In his lecture ‘Political Thought in Islam’, delivered in London in 1908, Iqbal explained some of the aspects of conventional constitutional law in Islam. The following excerpt gives us an idea about the drift of his mind.
In theory all Muslims, men and women, possess the right of election. There is no property qualification. In practice, however, women and slaves did not exercise this right. Some of the early lawyers seem to have recognised the danger of mass-elections as they endeavour to show that the right of election resides only in the tribe of the Prophet. Whether the seclusion of women grew up in order to make women incapable of exercising a right which in theory could not be denied to them, I cannot say.
The elector has the right to demand the deposition of the Caliph, or the dismissal of his officials if he can show that their conduct is not in accordance with the law of Islam. He can, on the subject, address the Muslim congregation in the mosque after the prayer. The mosque, it must be remembered, is the Muslim Forum, and the institution of daily prayer is closely connected with the political life of Muslim communities. Apart from its spiritual and social functions, the institution is meant to serve as a ready means of constant criticism of the State. If, however, the elector does not intend to address the congregation, he can issue a judicial inquiry concerning the conduct of any State official, or any other matter which affects the community as a whole. The judicial inquiry as a rule does not mention the name of any individual. I quote an illustration in order to give an idea of this procedure:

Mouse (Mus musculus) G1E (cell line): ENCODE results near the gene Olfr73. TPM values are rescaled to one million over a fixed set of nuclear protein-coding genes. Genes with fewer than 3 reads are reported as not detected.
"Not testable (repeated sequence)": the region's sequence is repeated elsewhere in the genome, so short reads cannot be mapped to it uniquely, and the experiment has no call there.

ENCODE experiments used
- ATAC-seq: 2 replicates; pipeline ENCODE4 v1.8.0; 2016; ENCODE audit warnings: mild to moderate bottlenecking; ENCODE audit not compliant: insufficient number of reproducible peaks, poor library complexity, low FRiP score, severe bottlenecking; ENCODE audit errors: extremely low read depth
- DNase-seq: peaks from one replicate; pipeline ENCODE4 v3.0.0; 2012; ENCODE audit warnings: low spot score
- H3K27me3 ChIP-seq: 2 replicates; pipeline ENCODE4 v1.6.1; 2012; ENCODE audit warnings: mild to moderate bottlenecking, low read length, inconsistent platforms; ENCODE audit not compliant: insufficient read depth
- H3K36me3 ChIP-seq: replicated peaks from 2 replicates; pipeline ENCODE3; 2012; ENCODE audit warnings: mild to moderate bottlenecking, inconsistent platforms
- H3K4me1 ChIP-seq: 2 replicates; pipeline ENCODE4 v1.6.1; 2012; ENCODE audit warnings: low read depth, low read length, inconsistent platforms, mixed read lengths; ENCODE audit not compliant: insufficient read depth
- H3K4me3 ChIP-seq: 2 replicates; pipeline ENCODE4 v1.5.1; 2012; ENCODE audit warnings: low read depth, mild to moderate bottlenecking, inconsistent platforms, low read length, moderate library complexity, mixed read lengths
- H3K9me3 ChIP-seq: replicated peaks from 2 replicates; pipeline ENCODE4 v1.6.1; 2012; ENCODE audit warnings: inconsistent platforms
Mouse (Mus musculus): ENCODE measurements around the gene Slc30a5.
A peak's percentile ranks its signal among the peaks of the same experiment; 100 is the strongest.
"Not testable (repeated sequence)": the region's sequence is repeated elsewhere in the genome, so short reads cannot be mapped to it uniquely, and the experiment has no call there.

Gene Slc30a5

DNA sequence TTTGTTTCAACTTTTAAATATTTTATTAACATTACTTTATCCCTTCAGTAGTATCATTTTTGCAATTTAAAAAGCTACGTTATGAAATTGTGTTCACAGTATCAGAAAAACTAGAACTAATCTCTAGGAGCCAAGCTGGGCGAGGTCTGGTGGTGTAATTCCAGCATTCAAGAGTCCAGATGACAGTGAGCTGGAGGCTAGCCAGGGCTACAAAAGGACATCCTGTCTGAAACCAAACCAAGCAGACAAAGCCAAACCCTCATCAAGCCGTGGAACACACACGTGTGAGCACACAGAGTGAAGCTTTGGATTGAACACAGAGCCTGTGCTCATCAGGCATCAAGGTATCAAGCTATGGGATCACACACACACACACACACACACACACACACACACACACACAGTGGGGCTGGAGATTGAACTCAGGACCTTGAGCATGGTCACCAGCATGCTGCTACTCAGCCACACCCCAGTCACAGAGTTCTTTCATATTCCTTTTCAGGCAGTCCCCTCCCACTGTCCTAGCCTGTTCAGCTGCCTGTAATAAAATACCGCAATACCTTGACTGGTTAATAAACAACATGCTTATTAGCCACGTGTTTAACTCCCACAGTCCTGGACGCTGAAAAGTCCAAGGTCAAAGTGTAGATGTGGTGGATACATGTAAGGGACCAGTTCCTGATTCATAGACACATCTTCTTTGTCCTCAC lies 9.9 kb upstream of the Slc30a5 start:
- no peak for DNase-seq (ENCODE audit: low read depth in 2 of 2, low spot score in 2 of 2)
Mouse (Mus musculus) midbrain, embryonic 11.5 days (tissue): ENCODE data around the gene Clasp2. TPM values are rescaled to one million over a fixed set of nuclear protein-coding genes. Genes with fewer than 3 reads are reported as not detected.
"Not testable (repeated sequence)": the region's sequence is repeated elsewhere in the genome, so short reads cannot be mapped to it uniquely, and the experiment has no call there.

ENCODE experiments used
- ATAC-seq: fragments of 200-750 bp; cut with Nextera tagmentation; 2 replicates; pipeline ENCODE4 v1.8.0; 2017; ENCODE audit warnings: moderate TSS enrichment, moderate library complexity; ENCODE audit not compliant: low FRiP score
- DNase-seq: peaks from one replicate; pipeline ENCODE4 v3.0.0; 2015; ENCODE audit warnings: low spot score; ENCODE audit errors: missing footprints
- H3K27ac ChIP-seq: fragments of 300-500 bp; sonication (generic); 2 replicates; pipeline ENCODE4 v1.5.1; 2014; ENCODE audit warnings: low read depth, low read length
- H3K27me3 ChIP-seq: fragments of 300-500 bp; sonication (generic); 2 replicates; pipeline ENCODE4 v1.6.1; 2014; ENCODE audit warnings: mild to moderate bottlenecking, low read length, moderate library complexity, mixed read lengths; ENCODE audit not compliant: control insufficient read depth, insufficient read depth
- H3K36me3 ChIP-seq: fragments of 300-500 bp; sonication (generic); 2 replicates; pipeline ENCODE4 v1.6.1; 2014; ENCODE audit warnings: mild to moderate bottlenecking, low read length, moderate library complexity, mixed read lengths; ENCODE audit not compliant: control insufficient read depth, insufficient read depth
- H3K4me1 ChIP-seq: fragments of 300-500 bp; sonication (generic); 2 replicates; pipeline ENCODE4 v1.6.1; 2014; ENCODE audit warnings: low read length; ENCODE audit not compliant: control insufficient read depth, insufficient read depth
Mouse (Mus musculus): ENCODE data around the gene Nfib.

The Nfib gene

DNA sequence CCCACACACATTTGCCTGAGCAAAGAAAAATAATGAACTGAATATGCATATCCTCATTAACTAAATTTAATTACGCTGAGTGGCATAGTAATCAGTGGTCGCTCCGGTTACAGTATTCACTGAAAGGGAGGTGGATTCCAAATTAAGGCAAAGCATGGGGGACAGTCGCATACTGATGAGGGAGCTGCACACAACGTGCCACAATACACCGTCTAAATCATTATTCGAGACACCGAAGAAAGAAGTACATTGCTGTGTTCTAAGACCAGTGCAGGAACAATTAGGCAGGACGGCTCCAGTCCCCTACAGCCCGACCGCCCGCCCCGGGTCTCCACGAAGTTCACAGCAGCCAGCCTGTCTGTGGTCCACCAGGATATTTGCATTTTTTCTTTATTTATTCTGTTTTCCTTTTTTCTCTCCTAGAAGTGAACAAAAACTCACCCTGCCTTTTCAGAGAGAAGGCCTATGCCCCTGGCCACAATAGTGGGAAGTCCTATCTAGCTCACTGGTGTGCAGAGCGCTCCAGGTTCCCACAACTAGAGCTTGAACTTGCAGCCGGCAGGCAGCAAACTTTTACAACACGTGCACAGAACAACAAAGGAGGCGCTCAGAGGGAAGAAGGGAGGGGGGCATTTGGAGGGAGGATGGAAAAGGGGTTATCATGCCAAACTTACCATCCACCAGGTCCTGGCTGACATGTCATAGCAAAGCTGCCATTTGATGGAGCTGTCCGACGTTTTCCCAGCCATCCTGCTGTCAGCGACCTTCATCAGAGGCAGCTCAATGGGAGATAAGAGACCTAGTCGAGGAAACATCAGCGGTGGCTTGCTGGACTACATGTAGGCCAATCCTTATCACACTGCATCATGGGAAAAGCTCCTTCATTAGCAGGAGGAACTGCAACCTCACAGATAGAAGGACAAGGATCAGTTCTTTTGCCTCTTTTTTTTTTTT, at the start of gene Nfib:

In the name of God, most merciful and clement. What is the opinion of the doctors of law, the guides of the people, on the encouragement of the Zimmis, and on the assistance we can demand from them, whether as clerks to the Amirs entrusted with the administration of the country, or as collectors of taxes?... Explain the above by solid proofs, establish the orthodox belief by sound arguments, and give your reasons. God will reward you.
Such judicial inquiries are issued by the State as well, and when the lawyers give conflicting decisions, the majority prevails. Forced election is quite illegal. Ibn Jama, an Egyptian lawyer, however, holds that forced election is legal in times of political unrest. This opportunist view has no support in the law of Islam; though undoubtedly it is based on historical facts. Tartushi, a Spanish lawyer, would probably hold the same view, for he says: “Forty years of tyranny are better than one hour of anarchy.”